Right now I am sitting in a comfy green chair in a large bookstore located in the corner of a very large shopping plaza. Next to the bookstore is a Starbucks, since apparently it’s impossible to have a bookstore without a coffeeshop anymore. There’s also a pet store, an office supply store, an electronics store, a furniture store, a sporting goods store, a shoe warehouse, as well as several others. All of these stores are arrayed in a very large rectangle with the stores around the perimeter and a vast ocean of parking spaces in the middle. The sidewalk that runs past all of the stores on the inside of the rectangle takes half an hour to walk.
I know this because one year ago this month, last August, I walked it nearly every night, sometimes as late as 11 pm. It is strange to come to a shopping plaza to work out, but I needed a safe, flat, well-lit place to walk after the mall closed at 9 and there really wasn’t anywhere else to go. And so I came here and walked laps around the perimeter, peering into the darkened windows of the closed stores as I went. The only place open was the Starbucks, and sometimes even it was closed.
My late night shopping plaza laps were an attempt to get my blood sugar down, since I noticed that my blood sugar numbers were often better after a brisk walk. It was at the height of my GD-GD (“god-damned gestational diabetes”), and I was willing to do anything I could to sneak in some extra carbs — even if that meant working out afterward to pay for my sins. Even when I followed the prescribed diet as best I could, by the end of the day my nonexistent willpower was pretty much, well, nonexistent. And so walked laps, as vigorously as I could manage, before ducking into the Starbucks restroom to test my blood sugar. If it was good, meaning the number was low, I would reward myself with an unsweetened passion iced tea. If it was too high, I felt awful and went home.
No matter what time I found myself doing laps around the perimeter of my makeshift racetrack, there was usually a trio of musicians sitting on a bench outside of the bookstore, regaling anyone who passed by with their renditions of classic rock tunes. There was always a gray-haired guy, usually wearing a Hawaiian print shirt and playing a guitar, who also seemed to be the main vocalist. He was usually accompanied by someone drumming on the side of a wooden box, and sometimes a third person on congas or some other percussion instrument. They began to recognize me and smile as I walked by them, lap after lap, night after night. Sometimes I would wave to them, but as last August wore on and I got bigger and bigger, my hands swung less by my side and more often were enlisted to hold up my belly, or to adjust the black velcro strap that provided some much needed support.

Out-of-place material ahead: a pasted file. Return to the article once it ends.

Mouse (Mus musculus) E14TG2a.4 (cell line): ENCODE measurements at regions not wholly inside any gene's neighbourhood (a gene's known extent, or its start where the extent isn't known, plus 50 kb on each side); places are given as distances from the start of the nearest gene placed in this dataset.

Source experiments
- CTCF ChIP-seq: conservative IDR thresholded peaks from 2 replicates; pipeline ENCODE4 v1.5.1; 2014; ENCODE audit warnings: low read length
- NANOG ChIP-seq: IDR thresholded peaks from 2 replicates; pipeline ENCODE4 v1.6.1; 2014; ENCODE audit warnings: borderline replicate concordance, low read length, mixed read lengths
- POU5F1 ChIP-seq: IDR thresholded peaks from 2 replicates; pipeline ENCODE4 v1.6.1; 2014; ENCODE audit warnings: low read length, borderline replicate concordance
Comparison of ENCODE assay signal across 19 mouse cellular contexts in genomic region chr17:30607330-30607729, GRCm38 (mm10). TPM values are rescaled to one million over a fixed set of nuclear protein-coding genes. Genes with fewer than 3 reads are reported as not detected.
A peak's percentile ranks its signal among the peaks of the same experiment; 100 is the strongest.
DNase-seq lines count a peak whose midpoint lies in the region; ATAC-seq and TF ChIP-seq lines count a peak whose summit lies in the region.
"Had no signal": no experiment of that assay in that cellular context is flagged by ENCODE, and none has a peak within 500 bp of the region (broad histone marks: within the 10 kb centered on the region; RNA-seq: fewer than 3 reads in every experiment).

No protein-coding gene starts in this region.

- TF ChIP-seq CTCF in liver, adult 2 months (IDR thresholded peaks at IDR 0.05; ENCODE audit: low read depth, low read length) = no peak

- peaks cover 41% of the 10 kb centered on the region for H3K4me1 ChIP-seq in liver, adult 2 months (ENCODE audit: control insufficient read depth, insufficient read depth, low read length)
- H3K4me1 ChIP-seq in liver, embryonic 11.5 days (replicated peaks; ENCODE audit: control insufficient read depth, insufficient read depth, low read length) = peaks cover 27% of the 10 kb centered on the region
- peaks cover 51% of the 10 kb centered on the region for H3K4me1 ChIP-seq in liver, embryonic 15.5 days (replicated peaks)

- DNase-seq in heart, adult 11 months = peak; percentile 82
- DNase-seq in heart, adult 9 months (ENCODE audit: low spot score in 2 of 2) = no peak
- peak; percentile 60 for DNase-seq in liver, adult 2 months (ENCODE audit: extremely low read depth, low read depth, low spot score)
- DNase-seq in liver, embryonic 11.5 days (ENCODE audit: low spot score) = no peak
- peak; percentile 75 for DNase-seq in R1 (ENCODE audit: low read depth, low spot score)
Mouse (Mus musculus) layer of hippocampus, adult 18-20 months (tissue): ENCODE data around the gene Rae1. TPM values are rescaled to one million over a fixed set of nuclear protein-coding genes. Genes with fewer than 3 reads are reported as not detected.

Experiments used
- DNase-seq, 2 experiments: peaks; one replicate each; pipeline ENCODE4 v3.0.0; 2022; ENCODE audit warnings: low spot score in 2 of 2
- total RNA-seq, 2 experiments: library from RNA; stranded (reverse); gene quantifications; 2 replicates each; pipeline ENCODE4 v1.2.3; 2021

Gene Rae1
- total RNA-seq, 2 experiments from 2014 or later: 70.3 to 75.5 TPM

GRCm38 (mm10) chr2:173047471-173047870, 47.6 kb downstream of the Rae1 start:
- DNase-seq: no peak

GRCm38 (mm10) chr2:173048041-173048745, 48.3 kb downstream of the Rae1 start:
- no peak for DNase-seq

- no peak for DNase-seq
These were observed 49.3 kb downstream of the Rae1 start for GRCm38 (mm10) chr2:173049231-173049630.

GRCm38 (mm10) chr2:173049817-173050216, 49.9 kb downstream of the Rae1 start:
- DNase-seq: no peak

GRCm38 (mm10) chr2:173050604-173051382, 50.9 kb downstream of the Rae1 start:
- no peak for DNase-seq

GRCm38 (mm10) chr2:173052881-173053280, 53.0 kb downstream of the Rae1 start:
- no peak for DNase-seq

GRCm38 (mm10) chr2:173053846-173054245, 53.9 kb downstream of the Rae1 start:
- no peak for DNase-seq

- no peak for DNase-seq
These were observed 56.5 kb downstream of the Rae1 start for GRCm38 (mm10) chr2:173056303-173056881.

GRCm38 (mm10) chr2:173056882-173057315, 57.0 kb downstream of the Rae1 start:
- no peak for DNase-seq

And so, one year later, I’m back here again at the same shopping plaza. But this time I’m sitting inside the crisply air-conditioned bookstore rather than sweating my way through laps on the sidewalk outside of it. There are new faces and new baristas at the Starbucks, ones who don’t remember the very pregnant Asian woman who came in each night to use the bathroom but sometimes emerged in tears — tears of failure at the inability to control what I ate; of fear of the future and of the unknown path that I had apparently embarked upon; tears of exhaustion and just wanting to be done with it already; tears created by the hormones that swirled and coursed within me, hormones that controlled not just me but the life within me.
Tonight, the same trio of musicians are out there, sitting outside on the bench behind me on the other side of the bookstore wall. I walked by them on my way in here, where I can sit in the comfy chairs and eat and drink whatever I want, and don’t have to offer a blood sacrifice via a diabetes test strip. I wonder if any of the musicians recognized me as I passed them, especially the guitarist in what very well might be the same Hawaiian shirt I remember from last year.
On the other hand, maybe they wouldn’t, since I no longer sport the most recognizable feature that I had at the time. Last August I was all belly and baby, waddling more than walking.
Tonight I am thinner and I am alone, or at least as alone as any mother can ever be.